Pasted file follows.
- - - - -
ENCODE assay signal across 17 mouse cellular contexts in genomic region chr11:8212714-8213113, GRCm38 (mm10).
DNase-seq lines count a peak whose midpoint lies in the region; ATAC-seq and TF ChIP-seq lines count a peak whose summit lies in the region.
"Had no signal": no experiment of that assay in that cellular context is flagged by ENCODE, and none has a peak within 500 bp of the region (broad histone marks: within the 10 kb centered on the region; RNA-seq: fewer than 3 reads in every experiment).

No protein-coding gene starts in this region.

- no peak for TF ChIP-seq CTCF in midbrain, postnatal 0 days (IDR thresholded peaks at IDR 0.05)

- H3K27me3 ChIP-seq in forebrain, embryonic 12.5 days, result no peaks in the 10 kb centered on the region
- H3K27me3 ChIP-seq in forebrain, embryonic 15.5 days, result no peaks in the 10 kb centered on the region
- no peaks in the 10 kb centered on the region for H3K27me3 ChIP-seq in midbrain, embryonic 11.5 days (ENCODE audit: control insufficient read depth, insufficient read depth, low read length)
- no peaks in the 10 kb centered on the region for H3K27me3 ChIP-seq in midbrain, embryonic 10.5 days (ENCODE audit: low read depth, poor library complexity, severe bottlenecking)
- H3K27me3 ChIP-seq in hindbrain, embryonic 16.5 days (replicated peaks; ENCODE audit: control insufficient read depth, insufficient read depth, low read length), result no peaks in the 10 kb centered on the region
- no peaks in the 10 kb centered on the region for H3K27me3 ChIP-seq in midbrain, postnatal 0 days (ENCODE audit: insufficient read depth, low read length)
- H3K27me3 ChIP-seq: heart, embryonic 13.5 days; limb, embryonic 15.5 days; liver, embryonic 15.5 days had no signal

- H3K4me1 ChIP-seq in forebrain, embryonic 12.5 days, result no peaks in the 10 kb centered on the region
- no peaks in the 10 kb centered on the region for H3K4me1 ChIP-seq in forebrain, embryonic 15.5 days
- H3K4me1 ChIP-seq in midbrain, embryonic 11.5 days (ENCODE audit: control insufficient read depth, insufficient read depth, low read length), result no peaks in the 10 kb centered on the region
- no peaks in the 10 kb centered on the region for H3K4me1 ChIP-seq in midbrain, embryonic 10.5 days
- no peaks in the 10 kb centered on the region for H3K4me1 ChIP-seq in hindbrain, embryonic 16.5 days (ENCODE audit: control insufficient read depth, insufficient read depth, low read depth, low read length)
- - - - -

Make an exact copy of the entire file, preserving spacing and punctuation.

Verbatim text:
ENCODE assay signal across 17 mouse cellular contexts in genomic region chr11:8212714-8213113, GRCm38 (mm10).
DNase-seq lines count a peak whose midpoint lies in the region; ATAC-seq and TF ChIP-seq lines count a peak whose summit lies in the region.
"Had no signal": no experiment of that assay in that cellular context is flagged by ENCODE, and none has a peak within 500 bp of the region (broad histone marks: within the 10 kb centered on the region; RNA-seq: fewer than 3 reads in every experiment).

No protein-coding gene starts in this region.

- no peak for TF ChIP-seq CTCF in midbrain, postnatal 0 days (IDR thresholded peaks at IDR 0.05)

- H3K27me3 ChIP-seq in forebrain, embryonic 12.5 days, result no peaks in the 10 kb centered on the region
- H3K27me3 ChIP-seq in forebrain, embryonic 15.5 days, result no peaks in the 10 kb centered on the region
- no peaks in the 10 kb centered on the region for H3K27me3 ChIP-seq in midbrain, embryonic 11.5 days (ENCODE audit: control insufficient read depth, insufficient read depth, low read length)
- no peaks in the 10 kb centered on the region for H3K27me3 ChIP-seq in midbrain, embryonic 10.5 days (ENCODE audit: low read depth, poor library complexity, severe bottlenecking)
- H3K27me3 ChIP-seq in hindbrain, embryonic 16.5 days (replicated peaks; ENCODE audit: control insufficient read depth, insufficient read depth, low read length), result no peaks in the 10 kb centered on the region
- no peaks in the 10 kb centered on the region for H3K27me3 ChIP-seq in midbrain, postnatal 0 days (ENCODE audit: insufficient read depth, low read length)
- H3K27me3 ChIP-seq: heart, embryonic 13.5 days; limb, embryonic 15.5 days; liver, embryonic 15.5 days had no signal

- H3K4me1 ChIP-seq in forebrain, embryonic 12.5 days, result no peaks in the 10 kb centered on the region
- no peaks in the 10 kb centered on the region for H3K4me1 ChIP-seq in forebrain, embryonic 15.5 days
- H3K4me1 ChIP-seq in midbrain, embryonic 11.5 days (ENCODE audit: control insufficient read depth, insufficient read depth, low read length), result no peaks in the 10 kb centered on the region
- no peaks in the 10 kb centered on the region for H3K4me1 ChIP-seq in midbrain, embryonic 10.5 days
- no peaks in the 10 kb centered on the region for H3K4me1 ChIP-seq in hindbrain, embryonic 16.5 days (ENCODE audit: control insufficient read depth, insufficient read depth, low read depth, low read length)